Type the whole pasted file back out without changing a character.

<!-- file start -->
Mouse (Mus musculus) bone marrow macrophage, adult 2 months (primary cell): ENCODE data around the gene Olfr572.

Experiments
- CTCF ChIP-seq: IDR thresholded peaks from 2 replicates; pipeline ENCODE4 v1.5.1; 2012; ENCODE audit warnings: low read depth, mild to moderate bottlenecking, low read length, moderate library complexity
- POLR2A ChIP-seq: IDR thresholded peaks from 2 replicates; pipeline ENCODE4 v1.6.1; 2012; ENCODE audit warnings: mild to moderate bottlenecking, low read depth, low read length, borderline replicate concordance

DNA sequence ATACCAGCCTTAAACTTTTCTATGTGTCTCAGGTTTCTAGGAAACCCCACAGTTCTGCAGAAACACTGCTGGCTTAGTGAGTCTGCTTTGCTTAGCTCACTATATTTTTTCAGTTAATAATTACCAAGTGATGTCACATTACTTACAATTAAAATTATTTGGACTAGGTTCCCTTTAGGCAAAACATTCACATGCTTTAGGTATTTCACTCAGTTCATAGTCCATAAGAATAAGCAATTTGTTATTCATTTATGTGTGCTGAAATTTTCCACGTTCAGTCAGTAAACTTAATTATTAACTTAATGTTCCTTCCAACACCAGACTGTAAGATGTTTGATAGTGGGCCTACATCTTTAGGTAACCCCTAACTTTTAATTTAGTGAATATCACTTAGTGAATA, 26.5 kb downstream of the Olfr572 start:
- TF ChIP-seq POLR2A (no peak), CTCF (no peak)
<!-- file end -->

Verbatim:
Mouse (Mus musculus) bone marrow macrophage, adult 2 months (primary cell): ENCODE data around the gene Olfr572.

Experiments
- CTCF ChIP-seq: IDR thresholded peaks from 2 replicates; pipeline ENCODE4 v1.5.1; 2012; ENCODE audit warnings: low read depth, mild to moderate bottlenecking, low read length, moderate library complexity
- POLR2A ChIP-seq: IDR thresholded peaks from 2 replicates; pipeline ENCODE4 v1.6.1; 2012; ENCODE audit warnings: mild to moderate bottlenecking, low read depth, low read length, borderline replicate concordance

DNA sequence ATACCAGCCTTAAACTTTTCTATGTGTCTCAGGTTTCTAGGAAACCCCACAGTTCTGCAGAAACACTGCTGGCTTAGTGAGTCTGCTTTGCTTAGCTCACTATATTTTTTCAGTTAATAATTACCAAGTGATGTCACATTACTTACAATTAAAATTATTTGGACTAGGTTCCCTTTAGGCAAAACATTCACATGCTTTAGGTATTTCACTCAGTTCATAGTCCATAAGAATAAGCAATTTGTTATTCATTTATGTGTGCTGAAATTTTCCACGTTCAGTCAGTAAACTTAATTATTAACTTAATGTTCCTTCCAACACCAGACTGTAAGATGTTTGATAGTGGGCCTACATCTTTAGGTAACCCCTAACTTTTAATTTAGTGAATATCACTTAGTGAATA, 26.5 kb downstream of the Olfr572 start:
- TF ChIP-seq POLR2A (no peak), CTCF (no peak)